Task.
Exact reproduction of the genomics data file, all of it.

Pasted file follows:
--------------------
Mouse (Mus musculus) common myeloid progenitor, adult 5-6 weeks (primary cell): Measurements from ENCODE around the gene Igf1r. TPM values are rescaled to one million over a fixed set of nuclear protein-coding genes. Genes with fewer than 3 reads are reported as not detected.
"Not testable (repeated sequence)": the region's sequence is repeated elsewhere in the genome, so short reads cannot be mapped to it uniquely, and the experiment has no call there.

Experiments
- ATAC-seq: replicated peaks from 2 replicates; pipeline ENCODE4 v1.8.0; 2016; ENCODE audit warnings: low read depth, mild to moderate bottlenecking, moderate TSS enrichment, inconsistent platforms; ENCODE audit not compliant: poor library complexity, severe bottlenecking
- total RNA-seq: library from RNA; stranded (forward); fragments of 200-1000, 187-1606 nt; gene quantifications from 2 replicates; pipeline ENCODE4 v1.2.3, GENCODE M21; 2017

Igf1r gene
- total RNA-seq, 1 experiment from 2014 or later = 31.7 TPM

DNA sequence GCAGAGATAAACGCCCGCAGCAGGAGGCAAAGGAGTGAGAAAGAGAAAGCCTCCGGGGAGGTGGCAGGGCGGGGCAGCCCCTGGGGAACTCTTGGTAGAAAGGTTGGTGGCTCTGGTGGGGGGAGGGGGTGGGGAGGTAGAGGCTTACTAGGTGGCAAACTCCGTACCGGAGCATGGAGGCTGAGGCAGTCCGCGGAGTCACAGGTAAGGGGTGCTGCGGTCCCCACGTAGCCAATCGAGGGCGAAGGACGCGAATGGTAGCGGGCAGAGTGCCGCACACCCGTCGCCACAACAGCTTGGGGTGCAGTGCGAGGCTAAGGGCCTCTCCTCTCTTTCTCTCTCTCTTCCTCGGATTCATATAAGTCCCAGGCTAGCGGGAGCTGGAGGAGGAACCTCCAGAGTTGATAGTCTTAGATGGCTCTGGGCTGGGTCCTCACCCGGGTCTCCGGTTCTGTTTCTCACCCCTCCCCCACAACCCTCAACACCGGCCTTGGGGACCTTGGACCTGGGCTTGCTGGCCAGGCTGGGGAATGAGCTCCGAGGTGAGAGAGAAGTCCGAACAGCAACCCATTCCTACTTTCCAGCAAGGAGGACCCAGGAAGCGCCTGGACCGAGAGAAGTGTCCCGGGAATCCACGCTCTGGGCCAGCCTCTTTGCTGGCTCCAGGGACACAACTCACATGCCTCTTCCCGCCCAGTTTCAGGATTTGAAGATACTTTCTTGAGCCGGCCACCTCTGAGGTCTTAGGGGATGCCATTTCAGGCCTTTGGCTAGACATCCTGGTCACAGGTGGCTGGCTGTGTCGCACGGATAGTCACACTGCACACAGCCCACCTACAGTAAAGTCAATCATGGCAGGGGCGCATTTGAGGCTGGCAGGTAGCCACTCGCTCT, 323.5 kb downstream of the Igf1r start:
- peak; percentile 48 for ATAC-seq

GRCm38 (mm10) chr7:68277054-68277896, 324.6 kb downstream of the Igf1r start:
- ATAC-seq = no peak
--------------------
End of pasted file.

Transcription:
Mouse (Mus musculus) common myeloid progenitor, adult 5-6 weeks (primary cell): Measurements from ENCODE around the gene Igf1r. TPM values are rescaled to one million over a fixed set of nuclear protein-coding genes. Genes with fewer than 3 reads are reported as not detected.
"Not testable (repeated sequence)": the region's sequence is repeated elsewhere in the genome, so short reads cannot be mapped to it uniquely, and the experiment has no call there.

Experiments
- ATAC-seq: replicated peaks from 2 replicates; pipeline ENCODE4 v1.8.0; 2016; ENCODE audit warnings: low read depth, mild to moderate bottlenecking, moderate TSS enrichment, inconsistent platforms; ENCODE audit not compliant: poor library complexity, severe bottlenecking
- total RNA-seq: library from RNA; stranded (forward); fragments of 200-1000, 187-1606 nt; gene quantifications from 2 replicates; pipeline ENCODE4 v1.2.3, GENCODE M21; 2017

Igf1r gene
- total RNA-seq, 1 experiment from 2014 or later = 31.7 TPM

DNA sequence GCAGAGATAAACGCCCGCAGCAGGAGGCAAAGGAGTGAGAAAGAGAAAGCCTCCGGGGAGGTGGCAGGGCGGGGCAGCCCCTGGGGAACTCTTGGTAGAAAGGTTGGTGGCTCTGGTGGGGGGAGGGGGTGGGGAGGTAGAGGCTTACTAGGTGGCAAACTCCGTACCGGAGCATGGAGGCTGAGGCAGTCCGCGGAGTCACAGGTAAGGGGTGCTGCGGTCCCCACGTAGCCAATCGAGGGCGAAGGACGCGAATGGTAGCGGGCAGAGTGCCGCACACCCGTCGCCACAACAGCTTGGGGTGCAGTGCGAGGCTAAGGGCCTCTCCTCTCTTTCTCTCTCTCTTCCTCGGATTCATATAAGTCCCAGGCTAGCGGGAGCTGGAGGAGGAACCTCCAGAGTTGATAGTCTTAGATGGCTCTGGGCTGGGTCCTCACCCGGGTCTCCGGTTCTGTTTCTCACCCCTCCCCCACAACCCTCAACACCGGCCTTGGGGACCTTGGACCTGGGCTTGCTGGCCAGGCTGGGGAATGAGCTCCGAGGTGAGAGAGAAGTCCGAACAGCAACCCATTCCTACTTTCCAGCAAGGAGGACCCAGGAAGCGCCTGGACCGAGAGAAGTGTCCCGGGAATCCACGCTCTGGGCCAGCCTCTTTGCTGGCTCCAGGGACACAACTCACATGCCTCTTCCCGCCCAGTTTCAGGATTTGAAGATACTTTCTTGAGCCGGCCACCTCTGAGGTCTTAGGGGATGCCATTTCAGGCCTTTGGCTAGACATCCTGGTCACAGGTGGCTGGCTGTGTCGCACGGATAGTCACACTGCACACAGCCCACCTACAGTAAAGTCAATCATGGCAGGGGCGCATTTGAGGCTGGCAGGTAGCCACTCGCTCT, 323.5 kb downstream of the Igf1r start:
- peak; percentile 48 for ATAC-seq

GRCm38 (mm10) chr7:68277054-68277896, 324.6 kb downstream of the Igf1r start:
- ATAC-seq = no peak